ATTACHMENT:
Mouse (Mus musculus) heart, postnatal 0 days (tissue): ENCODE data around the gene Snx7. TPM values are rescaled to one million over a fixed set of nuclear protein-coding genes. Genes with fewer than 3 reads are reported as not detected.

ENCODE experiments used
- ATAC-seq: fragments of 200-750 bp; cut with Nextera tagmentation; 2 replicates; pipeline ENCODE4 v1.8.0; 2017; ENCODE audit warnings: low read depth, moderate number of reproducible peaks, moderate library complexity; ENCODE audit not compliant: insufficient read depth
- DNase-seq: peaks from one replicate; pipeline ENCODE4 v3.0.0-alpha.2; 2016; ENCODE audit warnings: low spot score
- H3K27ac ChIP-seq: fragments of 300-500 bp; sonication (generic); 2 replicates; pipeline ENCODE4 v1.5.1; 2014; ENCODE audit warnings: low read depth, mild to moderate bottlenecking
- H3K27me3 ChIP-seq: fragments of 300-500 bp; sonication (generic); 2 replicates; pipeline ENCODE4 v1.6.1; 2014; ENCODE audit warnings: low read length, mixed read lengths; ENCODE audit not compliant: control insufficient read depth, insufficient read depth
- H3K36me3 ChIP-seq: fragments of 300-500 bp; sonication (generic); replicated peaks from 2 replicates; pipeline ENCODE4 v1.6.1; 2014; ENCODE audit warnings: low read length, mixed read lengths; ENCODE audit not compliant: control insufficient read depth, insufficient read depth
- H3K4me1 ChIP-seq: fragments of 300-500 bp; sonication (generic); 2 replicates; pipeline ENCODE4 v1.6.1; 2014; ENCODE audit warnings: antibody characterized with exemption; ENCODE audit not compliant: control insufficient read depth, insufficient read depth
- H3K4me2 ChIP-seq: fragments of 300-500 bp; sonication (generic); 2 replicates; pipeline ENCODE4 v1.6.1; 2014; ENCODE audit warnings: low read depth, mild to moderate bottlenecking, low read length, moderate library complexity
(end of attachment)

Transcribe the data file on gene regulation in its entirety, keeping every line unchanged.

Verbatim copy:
Mouse (Mus musculus) heart, postnatal 0 days (tissue): ENCODE data around the gene Snx7. TPM values are rescaled to one million over a fixed set of nuclear protein-coding genes. Genes with fewer than 3 reads are reported as not detected.

ENCODE experiments used
- ATAC-seq: fragments of 200-750 bp; cut with Nextera tagmentation; 2 replicates; pipeline ENCODE4 v1.8.0; 2017; ENCODE audit warnings: low read depth, moderate number of reproducible peaks, moderate library complexity; ENCODE audit not compliant: insufficient read depth
- DNase-seq: peaks from one replicate; pipeline ENCODE4 v3.0.0-alpha.2; 2016; ENCODE audit warnings: low spot score
- H3K27ac ChIP-seq: fragments of 300-500 bp; sonication (generic); 2 replicates; pipeline ENCODE4 v1.5.1; 2014; ENCODE audit warnings: low read depth, mild to moderate bottlenecking
- H3K27me3 ChIP-seq: fragments of 300-500 bp; sonication (generic); 2 replicates; pipeline ENCODE4 v1.6.1; 2014; ENCODE audit warnings: low read length, mixed read lengths; ENCODE audit not compliant: control insufficient read depth, insufficient read depth
- H3K36me3 ChIP-seq: fragments of 300-500 bp; sonication (generic); replicated peaks from 2 replicates; pipeline ENCODE4 v1.6.1; 2014; ENCODE audit warnings: low read length, mixed read lengths; ENCODE audit not compliant: control insufficient read depth, insufficient read depth
- H3K4me1 ChIP-seq: fragments of 300-500 bp; sonication (generic); 2 replicates; pipeline ENCODE4 v1.6.1; 2014; ENCODE audit warnings: antibody characterized with exemption; ENCODE audit not compliant: control insufficient read depth, insufficient read depth
- H3K4me2 ChIP-seq: fragments of 300-500 bp; sonication (generic); 2 replicates; pipeline ENCODE4 v1.6.1; 2014; ENCODE audit warnings: low read depth, mild to moderate bottlenecking, low read length, moderate library complexity